Acts 28:16-20, 30-31
I finished a novel the other day. It was a really good one. And now that it’s over I’m left a bit forlorn. I would have loved this one to be a big multi-book series that could get turned into 8 or 9 movies. But it’s not. And it’s over now. As we’ve been working our way through this final chapter of John I’ve had the same kind of feelings I have at the end of a book or a great film. This longing for more, one more scene, one more chapter.
I think I must have been around 19 years old when I first heard someone talk about this passage at the end of John and it has stuck with me for 20 years. “There are also many other things that Jesus did; if every one of them were written down, I suppose that the world itself could not contain the books that would be written.”
The good news of Jesus continues to be written on your hearts, in your lives among those you share life with. You are the gospel of Christ. And not in some gauzy, divine essence hidden in the deepest cavern of your soul. The good news of Jesus is present and active in the tangible ways that you have been met by love. In the ways that you have been rescued from sin and shame. In the ways that love has defied the pattern of this world and transformed you by the renewing of your mind in Christ. And it does keep going.
I can’t say that this feels like some glittering moment of grace. Right now, I feel more like one of those bumbling disciples, just not quite getting it, struggling to make sense of where I am. And it’s painful and confusing. But I keep showing up. ‘Twas grace that brought me safe thus far and grace will lead me home.
Hugh of Lincoln
Keep awake therefore, for you do not know on what day your Lord is coming. […]Blessed is that slave whom his master will find at work when he arrives.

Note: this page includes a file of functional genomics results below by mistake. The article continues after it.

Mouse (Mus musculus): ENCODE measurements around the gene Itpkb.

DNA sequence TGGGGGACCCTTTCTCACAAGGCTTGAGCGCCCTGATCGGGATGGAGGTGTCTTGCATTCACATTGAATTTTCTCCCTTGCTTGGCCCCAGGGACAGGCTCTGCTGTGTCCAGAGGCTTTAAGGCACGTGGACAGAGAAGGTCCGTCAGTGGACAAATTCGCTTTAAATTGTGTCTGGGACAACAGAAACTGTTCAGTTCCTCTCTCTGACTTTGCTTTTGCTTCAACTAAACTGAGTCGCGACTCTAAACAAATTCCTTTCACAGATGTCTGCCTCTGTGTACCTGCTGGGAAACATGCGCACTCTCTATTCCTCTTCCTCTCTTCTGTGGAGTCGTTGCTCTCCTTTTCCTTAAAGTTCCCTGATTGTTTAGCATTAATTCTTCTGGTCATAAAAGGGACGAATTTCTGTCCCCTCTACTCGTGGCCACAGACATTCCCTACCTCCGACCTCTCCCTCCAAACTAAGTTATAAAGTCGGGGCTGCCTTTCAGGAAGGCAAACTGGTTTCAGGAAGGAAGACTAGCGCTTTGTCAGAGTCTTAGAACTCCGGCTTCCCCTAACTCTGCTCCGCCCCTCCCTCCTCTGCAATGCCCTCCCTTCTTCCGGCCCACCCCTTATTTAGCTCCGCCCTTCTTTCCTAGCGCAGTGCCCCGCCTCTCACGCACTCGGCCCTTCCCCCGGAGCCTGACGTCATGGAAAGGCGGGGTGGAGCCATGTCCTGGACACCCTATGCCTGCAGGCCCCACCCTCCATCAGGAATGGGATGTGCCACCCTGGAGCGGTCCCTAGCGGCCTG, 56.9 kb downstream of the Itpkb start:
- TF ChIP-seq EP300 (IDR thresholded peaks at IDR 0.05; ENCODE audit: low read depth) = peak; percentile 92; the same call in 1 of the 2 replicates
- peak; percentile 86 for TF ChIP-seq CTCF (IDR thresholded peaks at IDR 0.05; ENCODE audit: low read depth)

I sometimes wonder what it would be like if the gospel writers had left us a few more details about the delivery and reception of Jesus’ parables, and this morning’s lesson piques my curiosity. We know, for instance, that they would have been markedly longer than the forms in which they come to us and the form itself—the parable—would have elicited from the crowd objections and almost certainly some good, old-fashioned heckling. While we know this would have occurred, we have no record of the content.
If you’re anything like me, you may be inclined to heckle Jesus over the parable he tells us today. In fact—and I’m outing myself here—these words of Jesus do not always come to me as “good news.” They may even bring up dread, anger, and even incredulity. And so I heckled Jesus this week.
I was born and raised a Roman Catholic, or at least I’m pretty sure the plan was for me to be raised Roman Catholic. When I was still very young I turned away from the church, because parts of my early experience served to alienate me from all things religious or spiritual. But, one thing I do remember enjoying as a child was all the great stories.
Even the gospels considered on their own are filled will wonderful stories about the life and ministry of Jesus, and we know that Jesus himself used stories and parables as one of his primary ways of sharing the good news of God’s Kingdom. Maybe that’s because Jesus grew up formed by the rich tapestry of story and poetry in Hebrew scripture, and maybe it’s because these kinds of stories can offer us so many levels of meaning through which God speaks to us. Today, for example, we heard the parables of the Lost Sheep and the Lost Coin, stories about the joy of finding something lost, some small part of the whole that needs to be recovered and embraced. We’ll begin by looking at the inner meaning, the message leading us to our heart of hearts.